History of Football: FIFA World Cup - 1962

The seventh FIFA football World Cup tournament took place in Chile from 30th May to 17th June 1962. Chile was the third country from South America to host the finals after Uruguay in 1930 and Brazil twenty years later.

Preparations for the tournament had been disrupted by the Valdivia, or ‘Great Chilean Earthquake,’ in 1960 - the most powerful earthquake ever recorded – but the tournament went ahead on schedule with the building of new World Cup stadiums being critical to the country’s economic regeneration.

The competition was played against a background of violence with the first-round match between Chile and Italy (which Chile won 2–0) becoming known as the ‘Battle of Santiago.’ Pele’s tournament ended through injury in only Brazil’s second match of the tournament but Brazil were inspired throughout by Amarildo – ‘The White Pele’ – Zagallo, Vava and right winger Garrincha, or ‘Little bird’ as he was nicknamed by the French newspaper, L’Equipe.

Goal difference was used for the first time in World Cup finals to determine teams’ placings in the Group stages (previously this had required play-off matches). This was also the last World Cup tournament to not be televised live in Europe. The Telstar satellite arrived just afterwards.

The final was held in the Estadio Nacional in Santiago on 17th June 1962 in front of a crowd of 68,679. Brazil beat Czechoslovakia 3.1 to retain the title they had won in Sweden four years earlier, becoming only the second team in World Cup football history after Italy in 1938 to do so. Brazil also became the third team to win the World Cup twice, after Uruguay and Italy. Brazil’s scorers were Amarildo, Zito and Vavá; Josef Masopust scored for Czechoslovakia.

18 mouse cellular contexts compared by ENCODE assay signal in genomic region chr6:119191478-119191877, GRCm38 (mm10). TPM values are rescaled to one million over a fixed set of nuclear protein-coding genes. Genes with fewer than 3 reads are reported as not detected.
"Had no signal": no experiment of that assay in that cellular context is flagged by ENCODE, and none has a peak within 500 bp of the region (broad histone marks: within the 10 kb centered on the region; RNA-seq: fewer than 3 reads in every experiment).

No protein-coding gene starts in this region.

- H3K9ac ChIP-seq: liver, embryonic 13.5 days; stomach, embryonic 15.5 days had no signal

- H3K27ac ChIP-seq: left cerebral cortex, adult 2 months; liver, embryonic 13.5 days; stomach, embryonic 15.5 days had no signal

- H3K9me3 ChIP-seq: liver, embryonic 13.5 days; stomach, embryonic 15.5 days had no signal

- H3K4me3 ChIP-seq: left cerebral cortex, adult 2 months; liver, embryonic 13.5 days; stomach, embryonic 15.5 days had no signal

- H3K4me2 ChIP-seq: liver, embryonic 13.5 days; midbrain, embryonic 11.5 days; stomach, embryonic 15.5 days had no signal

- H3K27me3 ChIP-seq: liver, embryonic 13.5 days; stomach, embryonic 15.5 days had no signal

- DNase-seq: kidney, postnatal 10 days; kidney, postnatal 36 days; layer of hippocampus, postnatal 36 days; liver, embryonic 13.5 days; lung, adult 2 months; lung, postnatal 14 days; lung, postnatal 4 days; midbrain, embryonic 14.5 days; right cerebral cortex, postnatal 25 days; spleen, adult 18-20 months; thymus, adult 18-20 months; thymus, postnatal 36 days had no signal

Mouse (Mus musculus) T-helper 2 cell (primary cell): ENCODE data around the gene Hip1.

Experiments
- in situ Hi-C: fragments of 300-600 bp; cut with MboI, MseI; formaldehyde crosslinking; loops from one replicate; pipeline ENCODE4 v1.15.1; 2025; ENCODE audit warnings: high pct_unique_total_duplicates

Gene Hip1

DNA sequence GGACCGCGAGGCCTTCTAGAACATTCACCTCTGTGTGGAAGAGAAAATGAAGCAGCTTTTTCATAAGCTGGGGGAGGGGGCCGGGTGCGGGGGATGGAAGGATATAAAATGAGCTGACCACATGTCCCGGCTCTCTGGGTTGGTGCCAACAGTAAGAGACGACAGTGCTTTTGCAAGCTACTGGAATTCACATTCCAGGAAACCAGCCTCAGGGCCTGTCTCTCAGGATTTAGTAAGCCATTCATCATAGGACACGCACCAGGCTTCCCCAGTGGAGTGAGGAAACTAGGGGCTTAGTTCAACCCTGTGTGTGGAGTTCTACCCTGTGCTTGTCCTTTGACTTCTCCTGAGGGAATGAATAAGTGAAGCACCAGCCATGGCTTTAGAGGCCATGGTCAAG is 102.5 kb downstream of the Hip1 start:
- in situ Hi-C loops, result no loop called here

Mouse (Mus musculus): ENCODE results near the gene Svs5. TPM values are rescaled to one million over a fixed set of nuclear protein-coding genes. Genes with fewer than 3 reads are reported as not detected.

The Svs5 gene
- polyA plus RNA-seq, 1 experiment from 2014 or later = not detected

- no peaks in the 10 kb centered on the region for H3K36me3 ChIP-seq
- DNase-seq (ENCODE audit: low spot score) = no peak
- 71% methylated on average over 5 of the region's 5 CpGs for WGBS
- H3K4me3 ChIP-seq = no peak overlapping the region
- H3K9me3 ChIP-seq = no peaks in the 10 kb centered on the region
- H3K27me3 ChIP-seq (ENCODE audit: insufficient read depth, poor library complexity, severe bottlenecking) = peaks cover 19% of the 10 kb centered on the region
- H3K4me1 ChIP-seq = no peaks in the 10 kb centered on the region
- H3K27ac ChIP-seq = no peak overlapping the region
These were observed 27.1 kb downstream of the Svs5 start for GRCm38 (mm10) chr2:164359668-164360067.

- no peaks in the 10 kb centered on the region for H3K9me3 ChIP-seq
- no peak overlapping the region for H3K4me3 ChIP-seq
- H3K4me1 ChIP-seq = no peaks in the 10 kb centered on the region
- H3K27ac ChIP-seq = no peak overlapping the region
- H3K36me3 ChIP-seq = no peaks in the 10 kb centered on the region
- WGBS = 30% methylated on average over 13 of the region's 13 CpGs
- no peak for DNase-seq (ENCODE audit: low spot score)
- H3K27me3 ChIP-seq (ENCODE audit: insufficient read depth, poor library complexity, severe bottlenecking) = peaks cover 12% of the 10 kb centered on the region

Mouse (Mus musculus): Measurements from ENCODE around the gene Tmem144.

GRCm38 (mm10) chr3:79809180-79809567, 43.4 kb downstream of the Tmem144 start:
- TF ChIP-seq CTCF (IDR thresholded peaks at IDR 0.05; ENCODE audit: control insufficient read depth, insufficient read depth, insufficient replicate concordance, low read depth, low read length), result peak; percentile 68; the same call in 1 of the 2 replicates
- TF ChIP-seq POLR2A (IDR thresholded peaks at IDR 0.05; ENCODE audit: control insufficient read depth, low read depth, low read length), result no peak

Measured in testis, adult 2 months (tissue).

Having also scored in the 1958 World Cup final, Vavá became the first player to score in the final of two different World Cup tournaments and the only player in football history to score in two consecutive World Cup finals.

The Golden Boot (‘adidas Golden Shoe’ since 1982) award for most goals scored in the tournament was shared by 6 players who each scored 4 goals: Flórián Albert, Valentin Ivanov, Garrincha, Vavá, Dražan Jerković and, Leonel Sánchez for Hungary, Soviet Union, Brazil, Brazil, Socialist Federal Republic of Yugoslavia and Chile respectively. The only other time the award has been shared was in 1994 (Oleg Salenko, and Hristo Stoichkov).

Winners: Brazil

Runners-up: Czechoslovakia

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